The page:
Voters in the U.K. have decided to leave the European Union.
The final tally was very close: About 52 percent voted to leave, and 48 percent voted to remain.
The economic fallout from the vote hit almost immediately. The pound fell 7.5 percent against the dollar to its lowest in 30 years on Friday morning, and a major U.K. stock index plunged as much as 8 percent, with banks taking the hardest hit at as much as 30 percent.
And the effects are reverberating outside the U.K. Analysts warn the U.S. stock market could also take a hit; meanwhile Germany, France and Ireland have already seen prices dip.
The results also sparked the resignation of U.K. Prime Minister David Cameron, who campaigned vigorously to stay in the EU. Cameron said he will remain in office until the Conservative Party's conference in October.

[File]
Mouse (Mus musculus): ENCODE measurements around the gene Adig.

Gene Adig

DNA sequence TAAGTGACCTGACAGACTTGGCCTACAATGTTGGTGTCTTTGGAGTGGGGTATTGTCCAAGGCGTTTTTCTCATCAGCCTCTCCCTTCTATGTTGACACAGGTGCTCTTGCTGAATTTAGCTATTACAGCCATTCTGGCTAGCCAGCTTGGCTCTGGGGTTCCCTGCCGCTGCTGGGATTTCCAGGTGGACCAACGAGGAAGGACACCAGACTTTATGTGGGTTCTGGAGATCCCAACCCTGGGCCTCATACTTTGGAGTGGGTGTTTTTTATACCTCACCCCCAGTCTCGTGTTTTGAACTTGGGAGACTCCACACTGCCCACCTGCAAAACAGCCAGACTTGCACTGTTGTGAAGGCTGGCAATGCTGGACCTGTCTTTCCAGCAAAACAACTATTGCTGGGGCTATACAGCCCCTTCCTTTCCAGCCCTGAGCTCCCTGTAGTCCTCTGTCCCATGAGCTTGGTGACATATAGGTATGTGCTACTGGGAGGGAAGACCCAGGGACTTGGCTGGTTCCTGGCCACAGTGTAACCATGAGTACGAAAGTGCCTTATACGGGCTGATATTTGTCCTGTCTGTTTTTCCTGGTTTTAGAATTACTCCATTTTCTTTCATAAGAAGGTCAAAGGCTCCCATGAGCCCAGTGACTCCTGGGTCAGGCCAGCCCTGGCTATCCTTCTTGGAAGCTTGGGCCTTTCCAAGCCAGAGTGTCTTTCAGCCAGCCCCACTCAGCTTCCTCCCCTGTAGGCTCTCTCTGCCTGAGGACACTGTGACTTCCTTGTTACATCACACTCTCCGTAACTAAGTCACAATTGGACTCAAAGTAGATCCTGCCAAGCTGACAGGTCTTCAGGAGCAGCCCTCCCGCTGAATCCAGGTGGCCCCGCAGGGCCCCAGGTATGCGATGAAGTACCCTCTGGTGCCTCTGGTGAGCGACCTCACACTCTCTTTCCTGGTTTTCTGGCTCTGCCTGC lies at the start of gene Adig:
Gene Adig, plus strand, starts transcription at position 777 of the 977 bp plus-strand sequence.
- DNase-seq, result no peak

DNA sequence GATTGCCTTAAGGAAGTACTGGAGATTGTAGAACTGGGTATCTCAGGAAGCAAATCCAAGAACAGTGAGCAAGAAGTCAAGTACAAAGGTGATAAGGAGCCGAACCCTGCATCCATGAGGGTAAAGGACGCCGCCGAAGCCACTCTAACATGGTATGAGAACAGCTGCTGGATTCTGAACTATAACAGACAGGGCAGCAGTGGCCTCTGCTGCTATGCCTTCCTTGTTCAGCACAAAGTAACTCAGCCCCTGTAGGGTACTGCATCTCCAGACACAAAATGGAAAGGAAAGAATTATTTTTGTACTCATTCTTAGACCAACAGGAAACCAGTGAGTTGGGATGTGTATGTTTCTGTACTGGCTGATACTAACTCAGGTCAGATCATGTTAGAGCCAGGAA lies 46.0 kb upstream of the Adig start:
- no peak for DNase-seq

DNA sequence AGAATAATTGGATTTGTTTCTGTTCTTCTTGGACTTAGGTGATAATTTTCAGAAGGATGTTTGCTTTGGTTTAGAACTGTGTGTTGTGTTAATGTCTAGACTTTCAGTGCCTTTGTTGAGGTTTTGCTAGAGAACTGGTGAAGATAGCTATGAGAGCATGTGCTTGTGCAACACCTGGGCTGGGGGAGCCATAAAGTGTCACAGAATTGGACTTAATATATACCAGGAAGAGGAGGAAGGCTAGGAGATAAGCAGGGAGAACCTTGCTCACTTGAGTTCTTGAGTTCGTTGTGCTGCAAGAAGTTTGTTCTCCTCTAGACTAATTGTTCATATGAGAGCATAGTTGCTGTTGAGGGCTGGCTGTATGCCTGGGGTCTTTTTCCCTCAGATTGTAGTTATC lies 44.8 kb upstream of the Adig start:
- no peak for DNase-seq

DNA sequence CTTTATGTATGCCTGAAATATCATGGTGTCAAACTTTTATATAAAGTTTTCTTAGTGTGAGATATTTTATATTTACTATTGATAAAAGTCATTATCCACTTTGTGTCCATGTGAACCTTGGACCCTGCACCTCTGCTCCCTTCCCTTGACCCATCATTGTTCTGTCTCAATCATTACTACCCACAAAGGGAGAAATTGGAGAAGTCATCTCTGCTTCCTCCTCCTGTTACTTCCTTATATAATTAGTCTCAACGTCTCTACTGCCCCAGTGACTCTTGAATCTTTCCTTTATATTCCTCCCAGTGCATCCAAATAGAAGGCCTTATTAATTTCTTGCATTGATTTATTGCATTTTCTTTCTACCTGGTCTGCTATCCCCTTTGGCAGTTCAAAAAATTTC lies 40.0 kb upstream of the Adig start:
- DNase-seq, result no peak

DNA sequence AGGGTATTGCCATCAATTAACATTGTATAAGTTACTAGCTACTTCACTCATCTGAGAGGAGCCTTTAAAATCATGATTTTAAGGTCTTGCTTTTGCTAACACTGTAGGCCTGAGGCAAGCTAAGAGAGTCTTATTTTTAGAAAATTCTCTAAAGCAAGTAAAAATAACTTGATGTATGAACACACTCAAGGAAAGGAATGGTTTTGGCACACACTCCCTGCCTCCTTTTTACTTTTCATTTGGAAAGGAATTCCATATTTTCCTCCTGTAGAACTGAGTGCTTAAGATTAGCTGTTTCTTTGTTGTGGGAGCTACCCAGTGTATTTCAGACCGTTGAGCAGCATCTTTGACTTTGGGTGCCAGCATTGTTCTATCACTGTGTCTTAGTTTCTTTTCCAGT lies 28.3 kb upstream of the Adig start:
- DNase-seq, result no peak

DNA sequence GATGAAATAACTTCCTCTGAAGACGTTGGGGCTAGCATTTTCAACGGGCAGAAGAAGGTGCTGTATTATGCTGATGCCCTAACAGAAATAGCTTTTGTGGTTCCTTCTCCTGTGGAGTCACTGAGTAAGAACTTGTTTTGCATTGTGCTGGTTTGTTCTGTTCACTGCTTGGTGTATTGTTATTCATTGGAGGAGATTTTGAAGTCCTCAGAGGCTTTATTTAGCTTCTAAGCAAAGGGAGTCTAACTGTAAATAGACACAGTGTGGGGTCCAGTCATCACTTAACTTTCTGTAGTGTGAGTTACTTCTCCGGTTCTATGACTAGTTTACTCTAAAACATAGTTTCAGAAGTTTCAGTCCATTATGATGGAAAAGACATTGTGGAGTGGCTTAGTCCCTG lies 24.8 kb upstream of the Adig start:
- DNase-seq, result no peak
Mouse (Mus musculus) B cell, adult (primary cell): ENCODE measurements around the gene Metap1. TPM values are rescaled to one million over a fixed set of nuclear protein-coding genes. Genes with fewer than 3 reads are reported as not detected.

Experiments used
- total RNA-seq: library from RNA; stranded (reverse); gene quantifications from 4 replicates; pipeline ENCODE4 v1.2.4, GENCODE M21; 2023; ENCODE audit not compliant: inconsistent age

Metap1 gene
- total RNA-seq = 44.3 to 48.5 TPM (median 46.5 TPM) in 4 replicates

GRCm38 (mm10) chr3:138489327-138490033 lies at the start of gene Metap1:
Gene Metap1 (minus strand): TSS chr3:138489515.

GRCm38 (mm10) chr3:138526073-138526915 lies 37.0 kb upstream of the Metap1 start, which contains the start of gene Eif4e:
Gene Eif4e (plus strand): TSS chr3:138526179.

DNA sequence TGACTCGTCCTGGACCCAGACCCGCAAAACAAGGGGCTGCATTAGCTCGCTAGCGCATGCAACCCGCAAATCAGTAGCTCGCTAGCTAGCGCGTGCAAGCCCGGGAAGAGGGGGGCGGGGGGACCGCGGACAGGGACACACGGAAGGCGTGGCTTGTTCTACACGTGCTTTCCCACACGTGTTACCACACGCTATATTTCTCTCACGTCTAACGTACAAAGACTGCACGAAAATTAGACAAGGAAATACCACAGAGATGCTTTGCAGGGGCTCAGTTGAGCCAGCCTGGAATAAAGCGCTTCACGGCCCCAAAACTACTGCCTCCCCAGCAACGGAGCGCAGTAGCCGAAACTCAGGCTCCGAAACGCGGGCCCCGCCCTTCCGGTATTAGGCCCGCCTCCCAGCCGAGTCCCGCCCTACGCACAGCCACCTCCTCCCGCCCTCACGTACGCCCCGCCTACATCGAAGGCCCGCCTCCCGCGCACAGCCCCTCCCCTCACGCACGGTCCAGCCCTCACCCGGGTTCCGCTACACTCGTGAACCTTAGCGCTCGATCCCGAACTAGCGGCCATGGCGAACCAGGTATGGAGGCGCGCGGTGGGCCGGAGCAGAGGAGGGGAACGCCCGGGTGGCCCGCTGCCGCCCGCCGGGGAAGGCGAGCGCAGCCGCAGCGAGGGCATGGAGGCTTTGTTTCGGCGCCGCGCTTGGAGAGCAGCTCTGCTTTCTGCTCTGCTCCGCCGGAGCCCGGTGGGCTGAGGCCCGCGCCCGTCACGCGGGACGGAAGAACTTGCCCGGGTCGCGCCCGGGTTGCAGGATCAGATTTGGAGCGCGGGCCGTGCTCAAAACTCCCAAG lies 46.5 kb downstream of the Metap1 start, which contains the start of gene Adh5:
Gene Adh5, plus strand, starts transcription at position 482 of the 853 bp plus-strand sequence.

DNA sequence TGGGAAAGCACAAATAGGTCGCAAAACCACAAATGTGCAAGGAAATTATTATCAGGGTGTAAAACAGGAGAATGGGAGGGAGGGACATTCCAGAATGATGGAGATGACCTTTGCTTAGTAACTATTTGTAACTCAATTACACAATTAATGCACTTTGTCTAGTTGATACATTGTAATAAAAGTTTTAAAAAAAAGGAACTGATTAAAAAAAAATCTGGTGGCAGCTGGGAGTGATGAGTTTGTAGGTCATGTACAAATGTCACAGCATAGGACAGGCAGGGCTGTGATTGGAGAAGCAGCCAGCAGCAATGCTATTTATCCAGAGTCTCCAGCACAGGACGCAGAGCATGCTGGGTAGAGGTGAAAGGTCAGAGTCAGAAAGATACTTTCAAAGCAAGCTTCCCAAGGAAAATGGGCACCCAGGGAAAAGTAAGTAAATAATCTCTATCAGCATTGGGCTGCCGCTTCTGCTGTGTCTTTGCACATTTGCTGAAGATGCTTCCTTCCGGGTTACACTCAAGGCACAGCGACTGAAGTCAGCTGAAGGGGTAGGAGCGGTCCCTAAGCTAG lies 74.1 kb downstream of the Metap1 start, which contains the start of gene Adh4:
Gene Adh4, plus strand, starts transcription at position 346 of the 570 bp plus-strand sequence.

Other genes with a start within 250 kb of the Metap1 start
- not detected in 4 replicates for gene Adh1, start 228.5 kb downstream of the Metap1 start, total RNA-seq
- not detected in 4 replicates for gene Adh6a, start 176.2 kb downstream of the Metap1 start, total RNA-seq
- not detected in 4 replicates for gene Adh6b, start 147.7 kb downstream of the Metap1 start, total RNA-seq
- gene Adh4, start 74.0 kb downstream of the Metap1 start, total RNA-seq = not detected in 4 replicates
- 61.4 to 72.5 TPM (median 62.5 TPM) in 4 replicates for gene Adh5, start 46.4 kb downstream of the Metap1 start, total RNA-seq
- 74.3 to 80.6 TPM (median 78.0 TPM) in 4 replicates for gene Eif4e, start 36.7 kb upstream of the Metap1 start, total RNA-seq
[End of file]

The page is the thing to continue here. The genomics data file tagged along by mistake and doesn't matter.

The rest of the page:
The vote to leave won't immediately eject the U.K. from the EU; there's still a lot of paperwork left before that happens. But it does represent a massive shakeup within the U.K. and around the world.
Leave campaigners also argued EU membership cost the U.K. too much money and autonomy and delivered too little. That campaign managed to close a sizable gap with the remain camp in the polls, which had the two sides neck-and-neck on voting day.
Now that the U.K. has voted for the door, the country has two years to negotiate the terms of its departure with other EU nations. Those discussions will probably involve renegotiating trade, military and immigration relationships between the U.K. and the majority of Europe.
Meanwhile, political leaders in France, Sweden and the Netherlands have hinted they may call for referendums to also exit the EU.